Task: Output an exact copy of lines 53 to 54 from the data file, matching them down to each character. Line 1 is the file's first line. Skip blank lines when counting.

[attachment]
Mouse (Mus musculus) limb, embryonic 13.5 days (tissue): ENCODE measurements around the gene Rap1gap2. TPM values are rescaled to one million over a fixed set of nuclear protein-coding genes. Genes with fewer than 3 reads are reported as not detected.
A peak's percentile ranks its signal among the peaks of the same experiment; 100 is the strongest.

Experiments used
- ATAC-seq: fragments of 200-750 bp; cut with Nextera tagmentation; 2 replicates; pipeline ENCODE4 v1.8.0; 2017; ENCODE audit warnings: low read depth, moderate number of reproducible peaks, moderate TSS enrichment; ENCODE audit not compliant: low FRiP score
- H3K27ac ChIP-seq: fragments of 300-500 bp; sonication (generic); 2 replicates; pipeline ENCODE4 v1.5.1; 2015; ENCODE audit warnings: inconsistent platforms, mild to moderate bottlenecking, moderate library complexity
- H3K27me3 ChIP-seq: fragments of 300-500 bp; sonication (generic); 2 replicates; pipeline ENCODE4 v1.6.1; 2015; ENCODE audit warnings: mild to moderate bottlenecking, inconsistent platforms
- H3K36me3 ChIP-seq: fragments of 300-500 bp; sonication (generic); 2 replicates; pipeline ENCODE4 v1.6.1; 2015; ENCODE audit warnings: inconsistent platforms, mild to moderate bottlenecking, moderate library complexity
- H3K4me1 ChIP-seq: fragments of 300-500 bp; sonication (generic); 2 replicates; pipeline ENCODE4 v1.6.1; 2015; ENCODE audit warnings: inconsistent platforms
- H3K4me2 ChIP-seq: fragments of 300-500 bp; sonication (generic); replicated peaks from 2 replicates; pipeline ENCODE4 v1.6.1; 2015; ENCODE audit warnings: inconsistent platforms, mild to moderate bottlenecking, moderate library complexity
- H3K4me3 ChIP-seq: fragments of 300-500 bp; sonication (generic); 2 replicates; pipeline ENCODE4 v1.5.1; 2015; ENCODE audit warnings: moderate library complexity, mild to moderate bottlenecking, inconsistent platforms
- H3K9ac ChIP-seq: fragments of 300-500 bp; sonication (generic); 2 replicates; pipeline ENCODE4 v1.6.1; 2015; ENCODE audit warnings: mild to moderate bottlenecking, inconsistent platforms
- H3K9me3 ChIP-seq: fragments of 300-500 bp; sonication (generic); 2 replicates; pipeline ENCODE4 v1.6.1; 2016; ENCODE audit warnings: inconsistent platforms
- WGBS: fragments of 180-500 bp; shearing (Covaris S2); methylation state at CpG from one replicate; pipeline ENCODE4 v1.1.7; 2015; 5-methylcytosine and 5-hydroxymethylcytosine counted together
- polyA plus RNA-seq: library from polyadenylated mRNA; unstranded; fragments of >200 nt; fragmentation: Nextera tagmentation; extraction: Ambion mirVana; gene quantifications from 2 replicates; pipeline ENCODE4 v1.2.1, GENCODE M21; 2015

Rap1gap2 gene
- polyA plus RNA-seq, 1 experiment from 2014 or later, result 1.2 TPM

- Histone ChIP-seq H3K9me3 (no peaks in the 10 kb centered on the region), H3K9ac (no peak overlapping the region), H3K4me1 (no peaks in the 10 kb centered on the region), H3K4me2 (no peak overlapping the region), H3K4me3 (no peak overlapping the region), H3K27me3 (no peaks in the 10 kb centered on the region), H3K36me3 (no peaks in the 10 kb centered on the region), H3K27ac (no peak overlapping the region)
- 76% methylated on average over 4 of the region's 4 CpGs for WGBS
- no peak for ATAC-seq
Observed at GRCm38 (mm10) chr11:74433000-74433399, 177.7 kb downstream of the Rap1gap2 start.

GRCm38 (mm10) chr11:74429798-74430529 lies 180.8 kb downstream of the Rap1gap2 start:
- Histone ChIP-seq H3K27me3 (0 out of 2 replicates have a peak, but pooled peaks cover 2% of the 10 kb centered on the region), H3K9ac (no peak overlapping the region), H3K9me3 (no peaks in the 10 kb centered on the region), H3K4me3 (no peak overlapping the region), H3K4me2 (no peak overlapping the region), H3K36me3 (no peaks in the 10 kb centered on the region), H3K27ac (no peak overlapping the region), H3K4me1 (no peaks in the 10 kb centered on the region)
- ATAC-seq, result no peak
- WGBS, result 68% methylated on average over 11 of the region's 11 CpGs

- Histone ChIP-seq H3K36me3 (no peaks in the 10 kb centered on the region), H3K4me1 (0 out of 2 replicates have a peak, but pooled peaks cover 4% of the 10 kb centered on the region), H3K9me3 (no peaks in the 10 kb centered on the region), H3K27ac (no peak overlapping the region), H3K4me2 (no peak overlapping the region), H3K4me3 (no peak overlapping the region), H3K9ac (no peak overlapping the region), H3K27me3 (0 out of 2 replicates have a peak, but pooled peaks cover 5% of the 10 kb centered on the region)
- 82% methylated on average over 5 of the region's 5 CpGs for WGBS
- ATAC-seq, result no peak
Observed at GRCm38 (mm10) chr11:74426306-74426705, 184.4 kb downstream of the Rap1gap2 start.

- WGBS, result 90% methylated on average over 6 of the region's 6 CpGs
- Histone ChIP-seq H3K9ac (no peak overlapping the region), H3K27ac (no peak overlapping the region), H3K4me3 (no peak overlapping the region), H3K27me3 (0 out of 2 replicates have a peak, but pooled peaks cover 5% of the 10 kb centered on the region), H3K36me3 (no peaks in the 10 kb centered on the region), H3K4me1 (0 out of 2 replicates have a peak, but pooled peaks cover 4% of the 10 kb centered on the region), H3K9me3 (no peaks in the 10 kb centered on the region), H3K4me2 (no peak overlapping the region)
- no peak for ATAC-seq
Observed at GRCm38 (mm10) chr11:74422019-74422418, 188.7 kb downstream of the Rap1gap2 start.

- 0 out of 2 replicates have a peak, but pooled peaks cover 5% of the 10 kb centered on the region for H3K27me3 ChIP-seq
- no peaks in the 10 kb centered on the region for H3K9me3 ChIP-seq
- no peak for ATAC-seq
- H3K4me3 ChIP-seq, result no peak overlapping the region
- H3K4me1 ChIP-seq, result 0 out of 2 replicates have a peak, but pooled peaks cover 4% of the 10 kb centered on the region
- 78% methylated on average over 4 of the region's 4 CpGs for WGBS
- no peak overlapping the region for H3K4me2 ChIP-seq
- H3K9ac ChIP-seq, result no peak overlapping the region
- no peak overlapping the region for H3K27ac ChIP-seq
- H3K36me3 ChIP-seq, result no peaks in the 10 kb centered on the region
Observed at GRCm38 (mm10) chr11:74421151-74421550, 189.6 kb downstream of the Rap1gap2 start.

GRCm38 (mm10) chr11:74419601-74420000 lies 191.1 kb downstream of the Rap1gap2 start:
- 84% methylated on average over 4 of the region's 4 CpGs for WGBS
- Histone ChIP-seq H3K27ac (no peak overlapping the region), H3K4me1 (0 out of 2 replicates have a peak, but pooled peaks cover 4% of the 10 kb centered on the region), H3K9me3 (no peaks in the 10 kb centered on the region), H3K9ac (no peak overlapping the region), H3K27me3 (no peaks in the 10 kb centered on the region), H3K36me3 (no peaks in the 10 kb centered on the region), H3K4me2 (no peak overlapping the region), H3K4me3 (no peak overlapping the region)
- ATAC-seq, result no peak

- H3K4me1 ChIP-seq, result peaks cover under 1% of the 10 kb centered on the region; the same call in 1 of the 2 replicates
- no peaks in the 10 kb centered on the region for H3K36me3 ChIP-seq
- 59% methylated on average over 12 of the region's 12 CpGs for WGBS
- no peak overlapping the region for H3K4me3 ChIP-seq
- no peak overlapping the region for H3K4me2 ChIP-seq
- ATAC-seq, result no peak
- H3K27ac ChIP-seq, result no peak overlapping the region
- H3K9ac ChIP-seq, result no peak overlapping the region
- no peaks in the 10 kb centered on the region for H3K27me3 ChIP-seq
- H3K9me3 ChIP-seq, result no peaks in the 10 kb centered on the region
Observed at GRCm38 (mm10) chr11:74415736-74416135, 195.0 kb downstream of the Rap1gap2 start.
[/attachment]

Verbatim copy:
- ATAC-seq, result no peak
- H3K27ac ChIP-seq, result no peak overlapping the region